Lassen County Superior Court Judge Tony Mallery, right, debates former Lassen County District Attorney Robert Burns in October 2012. File photo

Commission on Judicial Performance announces hearing dates concerning Judge Mallery

The Commission on Judicial Performance announced yesterday that the hearing to inquire into matters concerning Judge Tony R. Mallery, a judge of the Lassen County Superior Court, has been rescheduled.

The hearing will now commence at 9 a.m.  Monday, July 10, in Department 5 of the Superior Court of California, County of Sacramento, 720 9th Street, Sacramento, California. The hearing is scheduled to take place on court days from July 10-21, and Aug. 15-25, 2023. The hearing dates are subject to change by special masters who will preside over the hearing. The hearing will be open to the public.

According to the First Amended Notice of Formal Proceedings filed Feb. 24, Mallery faces 21 counts and is charged with “willful misconduct in office, conduct prejudicial to the administration of justice that brings the judicial office into disrepute, and improper action within the meaning of article VI, section 18 of the California Constitution providing for removal, censure, or public or private admonishment of a judge or former judge.”

Mallery filed a Verified Answer to Notice of Formal Proceedings Sept. 29, 2022 — a detailed, 177-page response to each of the charges.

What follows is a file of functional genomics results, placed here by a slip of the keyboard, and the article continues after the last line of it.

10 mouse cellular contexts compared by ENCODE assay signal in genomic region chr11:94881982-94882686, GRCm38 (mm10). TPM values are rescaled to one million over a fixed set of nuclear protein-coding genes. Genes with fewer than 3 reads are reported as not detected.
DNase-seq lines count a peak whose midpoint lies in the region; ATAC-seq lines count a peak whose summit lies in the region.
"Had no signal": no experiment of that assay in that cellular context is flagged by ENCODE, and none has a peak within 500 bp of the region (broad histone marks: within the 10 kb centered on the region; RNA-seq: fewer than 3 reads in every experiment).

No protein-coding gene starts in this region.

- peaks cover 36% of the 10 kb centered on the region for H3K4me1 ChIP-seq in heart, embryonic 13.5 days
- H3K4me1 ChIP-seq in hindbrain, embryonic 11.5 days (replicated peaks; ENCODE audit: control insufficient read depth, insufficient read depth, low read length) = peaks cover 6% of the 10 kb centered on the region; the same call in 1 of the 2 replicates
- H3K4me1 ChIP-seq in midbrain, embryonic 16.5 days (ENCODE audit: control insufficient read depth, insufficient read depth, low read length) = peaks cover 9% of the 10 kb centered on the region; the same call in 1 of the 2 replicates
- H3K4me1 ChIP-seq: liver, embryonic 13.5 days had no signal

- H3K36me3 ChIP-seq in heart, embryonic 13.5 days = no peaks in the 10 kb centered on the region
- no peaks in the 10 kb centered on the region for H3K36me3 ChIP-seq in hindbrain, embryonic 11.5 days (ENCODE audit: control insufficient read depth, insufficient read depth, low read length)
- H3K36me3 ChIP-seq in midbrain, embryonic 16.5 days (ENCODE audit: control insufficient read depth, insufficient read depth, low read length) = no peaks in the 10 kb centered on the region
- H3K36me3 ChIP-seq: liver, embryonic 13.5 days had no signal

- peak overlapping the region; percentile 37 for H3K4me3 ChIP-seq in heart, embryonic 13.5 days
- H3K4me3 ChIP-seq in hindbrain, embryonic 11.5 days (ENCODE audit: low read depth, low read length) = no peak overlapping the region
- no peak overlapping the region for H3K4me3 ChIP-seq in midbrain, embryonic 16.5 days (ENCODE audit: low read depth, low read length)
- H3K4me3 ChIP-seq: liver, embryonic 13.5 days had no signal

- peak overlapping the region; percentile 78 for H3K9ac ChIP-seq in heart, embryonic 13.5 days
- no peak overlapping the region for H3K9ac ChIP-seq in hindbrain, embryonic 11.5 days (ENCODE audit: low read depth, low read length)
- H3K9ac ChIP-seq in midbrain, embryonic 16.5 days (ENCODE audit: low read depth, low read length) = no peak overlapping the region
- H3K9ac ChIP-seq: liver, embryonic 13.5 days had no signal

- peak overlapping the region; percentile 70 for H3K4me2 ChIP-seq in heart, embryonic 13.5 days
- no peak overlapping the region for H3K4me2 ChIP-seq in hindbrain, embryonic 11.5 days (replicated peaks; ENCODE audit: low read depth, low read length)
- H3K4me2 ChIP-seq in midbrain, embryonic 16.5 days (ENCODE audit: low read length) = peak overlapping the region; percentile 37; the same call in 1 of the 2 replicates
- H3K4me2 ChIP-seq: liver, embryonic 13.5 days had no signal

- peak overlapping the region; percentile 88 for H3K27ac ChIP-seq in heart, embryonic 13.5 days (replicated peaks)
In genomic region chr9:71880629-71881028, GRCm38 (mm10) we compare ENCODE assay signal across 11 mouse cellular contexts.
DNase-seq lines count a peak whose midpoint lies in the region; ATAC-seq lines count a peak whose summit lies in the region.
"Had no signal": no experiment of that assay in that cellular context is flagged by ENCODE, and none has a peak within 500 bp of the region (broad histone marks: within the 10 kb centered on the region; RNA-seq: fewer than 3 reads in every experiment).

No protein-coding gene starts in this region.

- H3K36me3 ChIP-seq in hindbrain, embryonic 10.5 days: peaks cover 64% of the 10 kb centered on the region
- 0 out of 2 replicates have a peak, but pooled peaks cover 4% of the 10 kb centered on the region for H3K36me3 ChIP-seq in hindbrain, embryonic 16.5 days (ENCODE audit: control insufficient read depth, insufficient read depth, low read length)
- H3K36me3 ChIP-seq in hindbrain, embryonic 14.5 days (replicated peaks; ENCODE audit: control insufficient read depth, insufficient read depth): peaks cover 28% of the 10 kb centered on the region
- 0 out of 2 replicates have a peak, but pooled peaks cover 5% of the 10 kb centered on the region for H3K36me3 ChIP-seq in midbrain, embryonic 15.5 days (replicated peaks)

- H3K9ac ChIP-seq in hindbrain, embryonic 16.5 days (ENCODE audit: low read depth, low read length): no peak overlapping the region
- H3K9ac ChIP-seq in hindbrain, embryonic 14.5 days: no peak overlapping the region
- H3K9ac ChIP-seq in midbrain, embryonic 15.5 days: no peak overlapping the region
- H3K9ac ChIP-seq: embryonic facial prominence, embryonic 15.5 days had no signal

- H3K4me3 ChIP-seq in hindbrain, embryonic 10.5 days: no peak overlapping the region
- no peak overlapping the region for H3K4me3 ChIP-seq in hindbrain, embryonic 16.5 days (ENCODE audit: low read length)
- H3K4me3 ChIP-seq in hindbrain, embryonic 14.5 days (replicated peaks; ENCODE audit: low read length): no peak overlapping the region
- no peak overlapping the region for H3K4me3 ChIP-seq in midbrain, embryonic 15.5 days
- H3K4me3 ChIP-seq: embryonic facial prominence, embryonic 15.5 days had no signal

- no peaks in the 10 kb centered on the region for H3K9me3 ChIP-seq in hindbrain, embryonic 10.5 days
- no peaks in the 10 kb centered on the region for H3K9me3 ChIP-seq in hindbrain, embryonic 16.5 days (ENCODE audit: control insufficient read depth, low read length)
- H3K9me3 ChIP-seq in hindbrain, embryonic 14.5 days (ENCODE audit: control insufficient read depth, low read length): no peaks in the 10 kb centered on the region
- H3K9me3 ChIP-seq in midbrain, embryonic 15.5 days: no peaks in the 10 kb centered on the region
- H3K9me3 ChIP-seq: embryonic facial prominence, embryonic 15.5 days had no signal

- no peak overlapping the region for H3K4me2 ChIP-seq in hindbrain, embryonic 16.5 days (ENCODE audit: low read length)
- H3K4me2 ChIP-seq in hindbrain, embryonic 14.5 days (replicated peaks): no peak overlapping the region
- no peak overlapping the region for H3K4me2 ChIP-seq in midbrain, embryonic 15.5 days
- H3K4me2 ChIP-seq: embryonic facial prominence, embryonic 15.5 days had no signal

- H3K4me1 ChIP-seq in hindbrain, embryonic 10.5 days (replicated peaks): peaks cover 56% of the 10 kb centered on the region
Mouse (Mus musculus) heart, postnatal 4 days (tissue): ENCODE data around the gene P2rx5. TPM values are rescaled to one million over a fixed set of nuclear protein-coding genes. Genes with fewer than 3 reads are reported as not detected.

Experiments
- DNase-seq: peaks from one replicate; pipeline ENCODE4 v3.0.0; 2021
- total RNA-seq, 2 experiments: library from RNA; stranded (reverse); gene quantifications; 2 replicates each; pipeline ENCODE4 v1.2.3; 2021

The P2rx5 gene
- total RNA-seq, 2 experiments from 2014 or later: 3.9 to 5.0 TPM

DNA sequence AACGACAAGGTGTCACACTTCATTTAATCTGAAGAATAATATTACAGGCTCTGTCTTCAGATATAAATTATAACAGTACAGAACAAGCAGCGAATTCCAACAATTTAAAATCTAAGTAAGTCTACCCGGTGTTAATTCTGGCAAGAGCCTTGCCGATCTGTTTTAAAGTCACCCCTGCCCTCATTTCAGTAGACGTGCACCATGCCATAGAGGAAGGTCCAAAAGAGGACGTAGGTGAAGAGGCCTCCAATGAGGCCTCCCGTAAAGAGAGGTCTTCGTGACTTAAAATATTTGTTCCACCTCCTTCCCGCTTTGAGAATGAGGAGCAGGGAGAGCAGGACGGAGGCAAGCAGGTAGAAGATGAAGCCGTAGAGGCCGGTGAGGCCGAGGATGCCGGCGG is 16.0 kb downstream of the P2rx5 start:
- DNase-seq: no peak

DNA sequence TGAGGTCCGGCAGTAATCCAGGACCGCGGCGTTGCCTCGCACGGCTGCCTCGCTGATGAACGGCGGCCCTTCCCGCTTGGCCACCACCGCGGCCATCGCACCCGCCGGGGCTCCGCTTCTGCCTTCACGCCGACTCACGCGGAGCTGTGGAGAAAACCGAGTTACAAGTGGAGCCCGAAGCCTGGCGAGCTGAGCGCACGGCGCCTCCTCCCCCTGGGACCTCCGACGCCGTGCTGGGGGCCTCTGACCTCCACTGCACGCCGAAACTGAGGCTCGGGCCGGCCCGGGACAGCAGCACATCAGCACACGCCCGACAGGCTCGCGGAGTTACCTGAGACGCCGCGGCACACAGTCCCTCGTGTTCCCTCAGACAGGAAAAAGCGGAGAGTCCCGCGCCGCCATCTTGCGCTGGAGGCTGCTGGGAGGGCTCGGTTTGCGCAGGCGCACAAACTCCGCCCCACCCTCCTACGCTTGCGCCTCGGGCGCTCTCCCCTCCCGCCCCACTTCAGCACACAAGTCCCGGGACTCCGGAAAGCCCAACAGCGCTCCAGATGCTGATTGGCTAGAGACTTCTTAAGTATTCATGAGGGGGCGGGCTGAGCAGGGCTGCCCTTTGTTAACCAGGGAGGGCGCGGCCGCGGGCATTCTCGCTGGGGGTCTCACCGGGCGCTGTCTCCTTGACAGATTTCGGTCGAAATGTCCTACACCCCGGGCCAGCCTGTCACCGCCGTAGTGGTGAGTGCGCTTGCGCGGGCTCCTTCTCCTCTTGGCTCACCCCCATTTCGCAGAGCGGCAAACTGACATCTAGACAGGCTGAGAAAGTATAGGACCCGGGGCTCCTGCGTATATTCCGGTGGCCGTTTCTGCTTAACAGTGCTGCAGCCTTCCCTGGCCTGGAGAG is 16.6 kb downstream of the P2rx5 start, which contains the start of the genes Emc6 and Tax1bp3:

According to that answer, “Judge Mallery’s actions were lawful, ethical and consistent with his duties as a judge, both presiding and associate. Nothing Judge Mallery did violated the law, rules or Judicial Cannons; and instead the facts show that Judge Mallery upheld his duties despite tremendous community pressure and systemic challenges … This Notice of Formal Proceedings is the product of a Commission who had a goal in mind and is willing to accept obviously false or misleading testimony. The Commission only followed up on leads that they believed would support their case against Judge Mallery, they interpreted their findings in the worst light possible to Judge Mallery without consideration of possible scenarios, and the result shows. While Judge Mallery loathes the idea of having to defend himself at hearing, he looks forward to setting the record straight, clearing his name and for the truth to be known.”

The commission is composed of six public members, three judges and two lawyers. The chairperson is Dr. Michael A. Moodian. There is one attorney member vacancy on the commission.

For more information about the Commission on Judicial Performance, see the commission’s website at